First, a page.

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Whatever else he is, Trump isn’t daft enough …

Comment posted Major environmental groups seriously compromised by wind developers’ cash by Robert Wakeham.

Whatever else he is, Trump isn’t daft enough to deny the obvious, but does that make him a hero in your eyes, Malcolm?

Robert Wakeham also commented

  • On the subject of cars, I find it very strange that we live in a society that sets increasingly ambitious targets for moving to renewable energy – and for increasing thermal insulation of buildings – but exercises no control over the purchase of ‘gas guzzlers’ other than what appear to be rather ineffective tax penalties.
    The price of fuel is irrelevant – if you’ve got the money there’s no limit on how profligate you are on the road.
  • ‘..I think the days of rich men dictating what can and cannot be done in Scotland are now past’ – so did I, and was surprised at the way in which an obvious ‘fat cat’ was given a platform in the Holyrood parliament to promote his personal cause. How many of the rest of us would be granted that privilege?
  • On the subject of intermittent tidal power, I’m surprised that the Sound of Islay scheme seems to be going ahead but as yet there’s no talk (as far as I know) of complementary tidal schemes to even out the electricity produced, nearer than Kyle Rhea . The Corran Narrows, Connel and Otter Ferry all spring to mind as having potential.
  • Scotland needs to get cracking with developing efficient, viable, energy storage systems – and reviewing the profit margins on government subsidised windfarms, to discourage ‘the get rich quick brigade’.
  • It’s definitely a brainwashing conspiracy Malcolm – when are you going to march on Edinburgh?

Recent comments by Robert Wakeham

  • Supreme Court finds for appellants on Named Persons
    Karl, though I didn’t attend I did see the start of the ‘blue parade’ because the West Coast Motors’ Citylink bus from Campbeltown arrived at Hillhead just as the marchers were emerging from Botanic Gardens at 10.30.
    There were plenty of them, and passing George Square on West Coast Motors’ (really) Scotrail shuttle bus from Central up to the bus station at 13.30 the square was a sea of blue and white, with a lot of EU flags as well.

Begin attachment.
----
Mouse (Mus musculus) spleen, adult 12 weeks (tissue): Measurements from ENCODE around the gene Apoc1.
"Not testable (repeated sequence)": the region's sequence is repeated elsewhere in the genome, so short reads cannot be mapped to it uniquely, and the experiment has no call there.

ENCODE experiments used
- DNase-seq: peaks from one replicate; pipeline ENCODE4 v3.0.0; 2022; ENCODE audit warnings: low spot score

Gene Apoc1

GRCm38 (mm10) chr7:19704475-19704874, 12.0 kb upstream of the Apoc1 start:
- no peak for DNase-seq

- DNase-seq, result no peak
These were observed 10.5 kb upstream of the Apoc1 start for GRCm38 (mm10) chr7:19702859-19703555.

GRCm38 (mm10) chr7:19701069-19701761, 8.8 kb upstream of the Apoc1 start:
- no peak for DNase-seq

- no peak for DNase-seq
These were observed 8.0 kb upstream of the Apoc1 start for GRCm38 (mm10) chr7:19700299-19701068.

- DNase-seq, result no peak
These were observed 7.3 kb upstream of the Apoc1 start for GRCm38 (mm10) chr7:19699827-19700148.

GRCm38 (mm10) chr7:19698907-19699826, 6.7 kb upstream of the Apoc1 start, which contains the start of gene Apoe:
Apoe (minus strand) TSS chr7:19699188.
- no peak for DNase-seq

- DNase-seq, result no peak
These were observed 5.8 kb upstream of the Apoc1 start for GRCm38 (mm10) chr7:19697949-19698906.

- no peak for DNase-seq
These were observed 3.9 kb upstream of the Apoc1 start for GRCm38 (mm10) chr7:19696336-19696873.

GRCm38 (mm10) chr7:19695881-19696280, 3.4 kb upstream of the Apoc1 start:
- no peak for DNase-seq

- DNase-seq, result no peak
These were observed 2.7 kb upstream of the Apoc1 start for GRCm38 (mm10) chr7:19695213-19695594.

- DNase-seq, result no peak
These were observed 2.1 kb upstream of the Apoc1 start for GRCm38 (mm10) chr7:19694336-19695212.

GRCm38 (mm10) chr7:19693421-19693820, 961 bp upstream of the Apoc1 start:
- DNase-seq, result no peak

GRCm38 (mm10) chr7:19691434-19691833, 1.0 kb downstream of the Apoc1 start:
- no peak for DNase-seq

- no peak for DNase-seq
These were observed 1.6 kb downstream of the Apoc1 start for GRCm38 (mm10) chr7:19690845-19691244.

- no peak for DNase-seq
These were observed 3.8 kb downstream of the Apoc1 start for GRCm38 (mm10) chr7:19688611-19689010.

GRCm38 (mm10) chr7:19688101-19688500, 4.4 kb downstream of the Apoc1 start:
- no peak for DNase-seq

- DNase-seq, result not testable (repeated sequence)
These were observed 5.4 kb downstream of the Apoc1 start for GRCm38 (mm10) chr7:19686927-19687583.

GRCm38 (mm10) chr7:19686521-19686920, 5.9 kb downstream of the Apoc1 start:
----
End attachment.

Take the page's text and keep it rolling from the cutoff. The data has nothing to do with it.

But the highlight of the day – a bit like the Kremlin unveiling their latest nuclear missiles in (the real) Red Square parades – was the unveiling of Scotland’s alternative to Trident.
    This was a piper, in great form, but with his pipes rigged as a multiple flamethrower (pointing skywards, of course).
    I’m told that the occasional heavy showers were no deterrent, and he was still belching flames in George Square.
    Probably required an EU derogation from all those pesky health & safety rules, but it was enough to make any aggressor think twice.
    A.Salmon, you’d have been proud of him.
  • Supreme Court finds for appellants on Named Persons
    ‘Rumbles’ in the City’s financial jungle might need taking with a pinch of salt, for the culture in that jungle seems so heavily committed to self-enrichment that there’s surely little chance of interest in such a long-term investment as Hinckley Point – unless St Theresa writes an open cheque.
  • With Heb Isles in for repairs, CalMac charters replacement vessel to reduce underprovision for Islay
    The update raises more questions:
    1 – if the Finlaggan’s mezzanine deck has ‘inbuilt’ problems, liability might lie with the designer / supplier, if CMAL / Calmac weren’t responsible for the detailed design.
    Maybe the non-performance of the mezzanine deck is the subject of contractual dispute – and, if so, arguably, the cost not only of fixing the fault but in lost revenue etc might not be to the public account.
    2 – It’s easy to assume that an ageing fleet is less reliable, but if adequate resources are committed to maintenance (at increasing cost) to a rigorous standard, and maybe with the accent on preventative maintenance, then surely there’s less inherent risk in running quite a large fleet of ferries with little or no standby resources. The increasingly hefty costs of adequate maintenance would which would have the (perhaps politically unwelcome) benefit of making investment in new replacement ships more attractive. Unless, perhaps, they’re discovered to have ‘lemons’ like the Finlaggan’s mezzanine deck.
  • With Heb Isles in for repairs, CalMac charters replacement vessel to reduce underprovision for Islay
    There was (maybe still is?) a small ‘flying squad of’ engineers from Campbeltown who travelled the world repairing faults in ships on the move, and I got the impression that it was good business.
  • With Heb Isles in for repairs, CalMac charters replacement vessel to reduce underprovision for Islay
    I wonder what caused the Hebridean Isles’ heavy contact with Kennacraig pier?
    The Isle of Arran got into trouble in West Loch Tarbert in 2010 when a mechanical failure led to just such a heavy contact with Kennacraig pier, but that was in February just days before she was due into drydock anyway.
    And there must be a question about to just what degree Calmac’s ship breakdowns are simply due to the age of their fleet, if the Finlaggan’s mezzanine deck was inoperable just when it was most needed.

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